Is it any wonder that Link's book is applauded by like-minded liberals, especially in academia, the media, and the Democratic Party (three groups Helms frequently battled)? Those who opposed Senator Helms' conservative philosophy, Christian faith, and support for traditional values will, no doubt, be heartened by this re-hash of presumptions about the Senator's motives and actions with the same, predictable chorus of critics, most with their own agendas. Note, for instance, how many of Link's sources (just skim the footnotes for confirmation) are liberal editorial writers and columnists, or liberal, usually Democratic, politicians, with whom the conservative Republican Helms frequently clashed. Link's interpretations continually put Senator Helms' actions in the most negative light, falsely concluding that courageous or controversial positions were taken in order to seek political advantage, when, in fact, he was standing against the prevailing winds, even earning the moniker "Senator No."

Jesse Helms was recognized during his Senate career, even by political pponents, as a creative legislator (and master parliamentarian) motivated by principled positions - invariably conservative ones, with which Link should just admit he disagrees. Helms was also renowned throughout his lifetime for his directness, candor, and honesty, traits that Link's version of events attempts to displace.

Link fails even to consider that Senator Helms' actions and motivations came from this core set of deeply-held convictions on principle - principles upon which our country was founded - such as the importance of personal responsibility, private property rights, and limited government.

Those wanting to fuel their own propensities toward a liberal leaning will, undoubtedly, find the book full of the examples they may find fulfilling to accomplish that purpose.

But a more thoughtful reader seeking a deeper insight into one of the late 20th Century's most courageous and controversial politicians - with even a modicum of biographical objectivity or historical context - will come away deeply disappointed.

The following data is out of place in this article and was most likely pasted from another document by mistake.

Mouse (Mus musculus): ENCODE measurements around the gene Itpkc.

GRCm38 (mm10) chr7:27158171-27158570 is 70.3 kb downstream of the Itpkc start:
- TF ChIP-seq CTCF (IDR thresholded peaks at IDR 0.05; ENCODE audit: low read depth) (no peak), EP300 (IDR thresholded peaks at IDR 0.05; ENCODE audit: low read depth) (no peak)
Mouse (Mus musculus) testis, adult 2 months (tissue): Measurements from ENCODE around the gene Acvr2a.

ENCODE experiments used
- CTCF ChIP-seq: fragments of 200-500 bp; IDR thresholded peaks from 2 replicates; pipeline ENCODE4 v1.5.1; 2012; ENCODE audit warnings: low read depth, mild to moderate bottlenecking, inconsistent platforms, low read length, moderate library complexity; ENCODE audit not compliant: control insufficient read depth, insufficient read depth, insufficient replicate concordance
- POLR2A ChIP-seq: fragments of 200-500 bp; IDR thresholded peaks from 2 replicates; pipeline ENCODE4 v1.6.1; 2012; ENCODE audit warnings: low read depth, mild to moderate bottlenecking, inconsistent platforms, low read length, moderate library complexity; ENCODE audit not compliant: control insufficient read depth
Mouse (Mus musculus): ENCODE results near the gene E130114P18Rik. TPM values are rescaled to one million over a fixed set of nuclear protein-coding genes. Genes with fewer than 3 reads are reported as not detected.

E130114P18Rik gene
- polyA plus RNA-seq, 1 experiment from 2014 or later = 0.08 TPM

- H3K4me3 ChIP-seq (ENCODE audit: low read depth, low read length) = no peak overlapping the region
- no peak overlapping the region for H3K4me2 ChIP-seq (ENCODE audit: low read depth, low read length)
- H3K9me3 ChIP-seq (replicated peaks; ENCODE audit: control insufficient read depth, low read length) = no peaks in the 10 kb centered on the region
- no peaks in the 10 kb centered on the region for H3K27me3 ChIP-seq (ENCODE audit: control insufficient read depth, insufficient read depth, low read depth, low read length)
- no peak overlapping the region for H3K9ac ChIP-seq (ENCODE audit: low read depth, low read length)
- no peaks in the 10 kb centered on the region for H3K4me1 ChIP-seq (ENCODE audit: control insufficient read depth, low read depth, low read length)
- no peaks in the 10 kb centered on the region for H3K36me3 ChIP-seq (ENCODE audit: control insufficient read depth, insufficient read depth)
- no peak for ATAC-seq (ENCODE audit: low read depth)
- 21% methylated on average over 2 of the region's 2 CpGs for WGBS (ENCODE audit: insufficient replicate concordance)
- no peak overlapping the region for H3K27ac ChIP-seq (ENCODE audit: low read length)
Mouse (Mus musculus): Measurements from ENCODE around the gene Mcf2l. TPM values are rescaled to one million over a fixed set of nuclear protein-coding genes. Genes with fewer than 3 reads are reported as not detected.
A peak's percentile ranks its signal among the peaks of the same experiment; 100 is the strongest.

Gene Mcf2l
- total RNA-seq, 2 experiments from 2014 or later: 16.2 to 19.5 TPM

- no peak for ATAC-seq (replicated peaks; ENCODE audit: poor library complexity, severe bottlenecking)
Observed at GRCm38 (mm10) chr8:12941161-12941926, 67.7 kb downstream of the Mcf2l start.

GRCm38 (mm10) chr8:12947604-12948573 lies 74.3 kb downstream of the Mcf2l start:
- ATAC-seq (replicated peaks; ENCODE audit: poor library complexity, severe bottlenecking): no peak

This book gets one star, only because Amazon doesn't offer a lower rating.
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on October 19, 2014
Good resource
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on April 4, 2008
Professor William Link's biography of Senator Jesse Helms and his influence on the rise of Modern Conservativism in America is a well-written, balanced, and thoroughly researched treatment of a significant man and his impact on the American political landscape.
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on December 4, 2008
A thick, boring book, not a biography at all; just a tenured professor spilling out his leftwing prejudices. It does, however, show how a white Republican can defeat a black Democrat: In 1990, Helms used the affirmative action issue to defeat Harvey Gantt, noting that Gantt, due to a set aside program, had a swimming pool and tennis court in his house. Jesse was a man of some means, but not that wealthy! Jesse Helms was a Republican who knew how to win elections. I am, however, disgusted that Helms's former aides on Capitol Hill agreed to talk to Link.
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on March 8, 2008
Left-wing academics love it, of course, since it confirms their prejudices. But Mr. Link merely parrots (and relies too heavily on) the Washington Post and a parade of other Helms critics.

Someday a genuine historian will conduct an independent and honest study of the documents, applying his/her critical skills without injecting opinion all over the place.

We're still waiting.
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on July 9, 2010